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InfoQ Homepage Articles Q&A on the Book "The Stupidity Paradox"

Q&A on the Book "The Stupidity Paradox"

Key Takeaways

  • Knowledge intensive organizations often employ smart people, but then encourage them to do stupid things
  • In the short term this can benefit individuals and the organization as a whole, but in the long term it can lead to problems
  • Organizations encourage stupidity through a misplaced faith in leadership, an addiction to branding, mindless imitation, thoughtless attachment to rules and regulations, and upbeat cultures
  • Organizations can protect themselves against collective stupidity by encouraging people to question assumptions, demand justifications and think about the longer term consequences of decisions
  • Some techniques to discourage collective stupidity include appointing devil’s advocates, holding pre-mortems and instituting bullshit bans

In The Studipity Paradox, Andre Spicer and Mats Alvesson explore how knowledge intensive organizations employ smart people and encourage them to do stupid things. Functional stupidity can be catastrophic, however a dose of stupidity can be useful. The book advises how to counter stupidity or reduce the consequences, how to exploit it, and how to benefit from it.

InfoQ readers can download a sample of The Stupidity Paradox

InfoQ interviewed Andre Spicer and Mats Alvesson about what "functional stupidity" is and what its main causes are, the possible negative and positive outcomes of functional stupidity, what they learned from investigating leadership, how culture induces stupidity and what can be done to limit the damage, and what can be done to counter stupidity management or dispel stupidity. 

InfoQ: What made you decide to write this book?

Andre Spicer: We had spent over a decade studying knowledge workers in knowledge intensive firms. But when you asked them what they seriously thought about their jobs, they would often admit “it's actually pretty stupid”. For a while we thought they were just trying to be humble. But eventually we started to take them seriously. So instead of going looking for knowledge and smartness in firms, we started looking for stupidity. This lead us to a goldmine.

Mats Alvesson: We have observed that it is common to emphasize knowledge, rationality, talent, and learning. But in reality many organizations cultivate compliance, obedience, naivety, conformism and positivity. Low levels of critical thinking and reflection seemed common in many workplaces. We realised this makes organizations functioning smoothly and people avoid anxieties associated with broader responsibility outside following the flow. Initially we published these observations in a scientific paper.

We thought it would only be read by other specialists. But the message seemed to have a much wider resonance. This lead us to publish a book which described what we had found to a wider audience.

InfoQ: For whom is this book intended?

Alvesson: Any person who is eager to be self-reflective about why stupid things happen in their workplace. We think the book is particular for people who want to have a framework for understanding some of the perversions of contemporary organizations and working life.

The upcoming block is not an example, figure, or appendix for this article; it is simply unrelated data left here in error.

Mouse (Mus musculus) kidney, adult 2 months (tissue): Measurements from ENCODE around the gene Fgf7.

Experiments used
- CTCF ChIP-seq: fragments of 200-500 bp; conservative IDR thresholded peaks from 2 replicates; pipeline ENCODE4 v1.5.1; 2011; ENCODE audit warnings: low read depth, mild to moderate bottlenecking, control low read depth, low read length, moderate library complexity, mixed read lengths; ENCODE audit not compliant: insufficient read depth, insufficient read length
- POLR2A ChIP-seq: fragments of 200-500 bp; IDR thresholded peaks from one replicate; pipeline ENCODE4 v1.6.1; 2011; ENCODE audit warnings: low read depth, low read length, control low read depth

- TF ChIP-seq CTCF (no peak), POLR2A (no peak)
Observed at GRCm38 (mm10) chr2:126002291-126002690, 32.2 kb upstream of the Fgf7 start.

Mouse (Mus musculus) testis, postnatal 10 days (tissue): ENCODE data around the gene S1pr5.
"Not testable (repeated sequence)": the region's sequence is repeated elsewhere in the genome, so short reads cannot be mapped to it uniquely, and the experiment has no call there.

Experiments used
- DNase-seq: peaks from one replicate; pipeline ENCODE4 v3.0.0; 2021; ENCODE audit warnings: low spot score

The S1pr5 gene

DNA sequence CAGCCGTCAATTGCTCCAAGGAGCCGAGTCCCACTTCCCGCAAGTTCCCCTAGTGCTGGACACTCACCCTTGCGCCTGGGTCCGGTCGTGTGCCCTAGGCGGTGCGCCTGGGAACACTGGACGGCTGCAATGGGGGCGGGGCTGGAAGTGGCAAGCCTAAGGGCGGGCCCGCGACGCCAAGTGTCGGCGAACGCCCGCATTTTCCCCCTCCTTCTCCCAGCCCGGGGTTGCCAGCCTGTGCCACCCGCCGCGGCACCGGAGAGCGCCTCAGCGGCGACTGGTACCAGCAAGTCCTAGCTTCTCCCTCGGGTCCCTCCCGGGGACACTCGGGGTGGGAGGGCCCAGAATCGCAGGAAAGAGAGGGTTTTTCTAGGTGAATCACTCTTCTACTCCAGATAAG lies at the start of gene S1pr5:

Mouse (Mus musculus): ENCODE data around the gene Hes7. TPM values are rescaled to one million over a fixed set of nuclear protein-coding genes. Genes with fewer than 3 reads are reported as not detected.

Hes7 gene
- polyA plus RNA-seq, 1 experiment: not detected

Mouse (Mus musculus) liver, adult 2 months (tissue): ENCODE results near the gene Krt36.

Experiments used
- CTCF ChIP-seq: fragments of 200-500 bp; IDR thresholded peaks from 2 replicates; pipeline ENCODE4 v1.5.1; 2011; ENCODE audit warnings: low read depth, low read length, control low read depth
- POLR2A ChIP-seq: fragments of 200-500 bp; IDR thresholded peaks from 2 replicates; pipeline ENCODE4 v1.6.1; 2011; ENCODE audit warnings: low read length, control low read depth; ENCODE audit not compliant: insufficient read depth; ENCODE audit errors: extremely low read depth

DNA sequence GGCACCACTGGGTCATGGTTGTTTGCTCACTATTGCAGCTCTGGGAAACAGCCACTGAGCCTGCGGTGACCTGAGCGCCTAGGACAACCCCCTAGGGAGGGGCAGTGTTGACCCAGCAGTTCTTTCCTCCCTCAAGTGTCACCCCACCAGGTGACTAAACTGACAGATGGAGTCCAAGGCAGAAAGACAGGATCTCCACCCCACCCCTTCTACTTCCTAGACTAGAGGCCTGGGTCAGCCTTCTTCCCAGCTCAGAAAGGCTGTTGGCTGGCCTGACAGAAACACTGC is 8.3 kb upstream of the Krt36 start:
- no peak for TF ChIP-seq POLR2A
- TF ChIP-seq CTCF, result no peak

Spicer: We think jilted knowledge workers will find this book interesting. These are people who spent years studying then more decades honing their expertise only to find thinking and knowledge are disregarded in most big organisations. These smart people are then asked to do stupid things in these organisation. They are frustrated. Our message is that they are not alone. Their experience is widely shared, and there is something which you can do about it.

InfoQ: What do you mean by "functional stupidity"?

Spicer: Intelligent people with excellent qualification not thinking in a broader way. As a result, things go well in the short term - they often get promoted and the organisation as a whole functions well. But in the long term it creates disaster.

You know if you have functional stupidity on your hands when:

  1. People don't ask for or give justifications of a course of action. They say things like “screw it, let's do it”.
  2. People don't reflect on the assumptions they are making.
  3. People don't think about the long term implications of their actions.

Alvesson: Narrow, technical thinking within a given box or framework (vision, job description, success recipe) without broader reflection or questioning of purpose or context. You competently do what you are told (or how others do things) without thinking if this is meaningful or leads to good outcomes. For instance, in large banks employees often focus on ticking the regulatory boxes and do not think about the wider question of whether the financial products they are creating are any good.

InfoQ: What are the main causes that lead to functional stupidity?

Spicer: In the book we identify five common drivers of functional stupidity. The first is a misplaced obsession with leadership. Many organisations encourage people to think of themselves as inspirational leaders. But this often alienates their followers and means they ignore the nuts and bolts of getting a task done. The second is an attachment to branding. We witnessed military organisations which were more keen on running rebranding exercises than running military exercises. The third driver of functional stupidity is mindless imitation. Often large organisations copy others for no better reason than they want to up with the latest fashion. This leads firms to implement new initiatives which are inappropriate for them. The fourth is pointless policies and procedures which are thoughtlessly followed. Many professionals spend more time ticking off boxes than actually doing their job. Finally, some organisations encourage a culture of up-beat positive cultures which encourages employees only to look at the bright side and overlook any problems.

InfoQ: What are the possible negative outcomes from stupidity at work?

Alvesson: An enormous waste of time and energy in organizations spent on window-dressing activities and meaningless meeting rituals or tick-box activities. Many organizations make little or no contribution to society. As a result employees feeling cynical and disappointed.

For instance, teachers spend increasing proportions of their time complying with various auditing exercises. As a result, they spend more of their time doing administrative duties than actually teaching their pupils. This has a knock on effect of making teachers feel like they are not doing their job properly - they become alienated and many are now leaving the profession. This also has a wider social impact - leading to under educated kids.